Orphan Survival Stories Index |
A BRAVE LITTLE BOY
The room fell totally silent. Sixty little boys and girls all ranging from 5 to 11 years of age were now staring directly at me. Each and every eye was open as wide as a saucer and each of them were in fear of making a single sound. I sat motionless, feeling every eye upon me.
"Pick up the little son-of-a-bitch and put it in your mouth. NOW!" screamed Mrs. Winters, the head matron.
Three minutes previous, I had been sitting at my assigned position for more than 15 minutes, trying constantly to shoo away several flies that were landing on my food. The matron had constantly screamed at me to stop "fidgeting around."
"I've had enough of this shit," she yelled as she got up from her seat at the head table in the dining room.
As she got up, she grabbed the metal fly swatter off the wall and walk over to my position.
"Splat," went the food in my plate as she swatted a fly that had landed on my boiled okra.
I picked up my napkin and began to wipe up the food, which had splattered onto my shirt.
"Pick up the son-of-a-bitch and eat it!" she said again.
When I looked down to my plate, I saw a dead fly lying on the edge of the platter.
"You mean eat a dead bug?" I asked.
"EAT IT!" she screamed as she reached out and hit my on the side of my face with the fly swatter.
I looked around the table and saw nothing but terror on the faces of each and every one of the children. Each one of them sat motionless. Nothing in the room was moving except for their eyes - innocent little eyes. All of them were sharply moving back and forth in their sockets, looking first at the matron and then at me.
Slowly, I picked up my spoon and pushed the large fly off my plate, and onto the green, fake marble-style table.
"Can I wash some pots and pans after dinner instead?" I asked the matron as I began to cry.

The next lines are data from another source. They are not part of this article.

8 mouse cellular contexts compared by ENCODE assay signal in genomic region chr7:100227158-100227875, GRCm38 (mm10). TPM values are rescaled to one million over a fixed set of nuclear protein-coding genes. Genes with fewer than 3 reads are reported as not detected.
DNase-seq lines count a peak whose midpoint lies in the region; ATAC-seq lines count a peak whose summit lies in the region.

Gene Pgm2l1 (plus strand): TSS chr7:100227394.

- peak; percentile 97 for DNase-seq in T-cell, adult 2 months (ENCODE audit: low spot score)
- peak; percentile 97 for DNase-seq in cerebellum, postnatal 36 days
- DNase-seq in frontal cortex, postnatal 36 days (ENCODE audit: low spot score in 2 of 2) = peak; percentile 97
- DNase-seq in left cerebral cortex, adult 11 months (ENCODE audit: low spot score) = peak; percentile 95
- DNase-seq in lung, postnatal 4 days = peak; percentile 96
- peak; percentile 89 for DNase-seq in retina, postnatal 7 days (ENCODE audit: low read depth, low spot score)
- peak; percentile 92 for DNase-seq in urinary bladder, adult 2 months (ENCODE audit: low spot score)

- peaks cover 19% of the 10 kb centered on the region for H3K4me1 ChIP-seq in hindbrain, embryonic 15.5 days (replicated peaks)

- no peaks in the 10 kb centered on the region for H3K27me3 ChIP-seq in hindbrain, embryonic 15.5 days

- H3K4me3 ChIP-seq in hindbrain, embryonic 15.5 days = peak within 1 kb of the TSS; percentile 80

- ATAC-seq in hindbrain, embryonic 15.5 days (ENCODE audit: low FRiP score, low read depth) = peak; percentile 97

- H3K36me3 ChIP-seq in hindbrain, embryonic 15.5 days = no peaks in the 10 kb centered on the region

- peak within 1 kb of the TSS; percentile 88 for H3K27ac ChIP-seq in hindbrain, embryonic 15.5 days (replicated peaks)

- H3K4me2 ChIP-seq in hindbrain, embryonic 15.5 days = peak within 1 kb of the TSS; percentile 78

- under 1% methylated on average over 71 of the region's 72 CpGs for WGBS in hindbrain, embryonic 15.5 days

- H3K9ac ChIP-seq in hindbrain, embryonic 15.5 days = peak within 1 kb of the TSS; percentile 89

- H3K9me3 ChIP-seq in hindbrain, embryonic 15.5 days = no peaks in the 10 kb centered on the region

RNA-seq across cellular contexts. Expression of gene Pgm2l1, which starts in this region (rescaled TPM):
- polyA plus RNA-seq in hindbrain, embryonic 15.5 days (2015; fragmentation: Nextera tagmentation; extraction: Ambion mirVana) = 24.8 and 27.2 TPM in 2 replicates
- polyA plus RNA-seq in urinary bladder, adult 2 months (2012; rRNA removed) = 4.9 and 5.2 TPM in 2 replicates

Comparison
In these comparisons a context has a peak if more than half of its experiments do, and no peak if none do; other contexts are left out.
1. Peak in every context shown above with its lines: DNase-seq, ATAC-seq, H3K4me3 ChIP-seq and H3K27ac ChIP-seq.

My little hand began to shake as I used my finger to force the fly onto my spoon. Slowly, I raised the spoon up to my lips and then stopped. Again, I looked around the room to see if anyone might be laughing at me. The entire dining room was still totally silent. Not one eye was blinking or one muscle moving.
"Do it or I'll do it for you," she said in a low whisper.
"You'll eat it for me?" I asked.
“BAM!” went the fly swatter as it hit the edge of the table. Mrs. Winters looked up at the other children.
"Eat you damn meals," she yelled at them.
When she looked back at me, I took the spoon and flicked the dead fly onto the floor.
”BAM! BAM!” went the fly swatter as it hit me across the top of my head.
"Get down on your damn knees and pick up that fly," she ordered.
I just sat with my hands holding beneath the edge of my chair so she could not move me.
"Bam!" went the fly swatter again as she hit me across the middle of my face. I started to cry, but still I did not let go of the chair.
Finally, she turned around and walked back to her seat. I sat there for another 30 minutes without moving a muscle. The matron never took her eyes off me the entire time. Finally, the little dinner bell rang and we children were excused.
I watched each and every face as the children exited the dining room. Each had a look of happiness on it. I was one of the few who had many, many times stood up to the matron. I was one of the few who had many, many times taken a beating, rather than allow myself to be disgraced in front of the other kids.
I have been asked many times why I was sent away to the Florida School for Boys Reform School in Marianna, Florida. I was sent there, because I was a brave little boy. That is the truth the matter.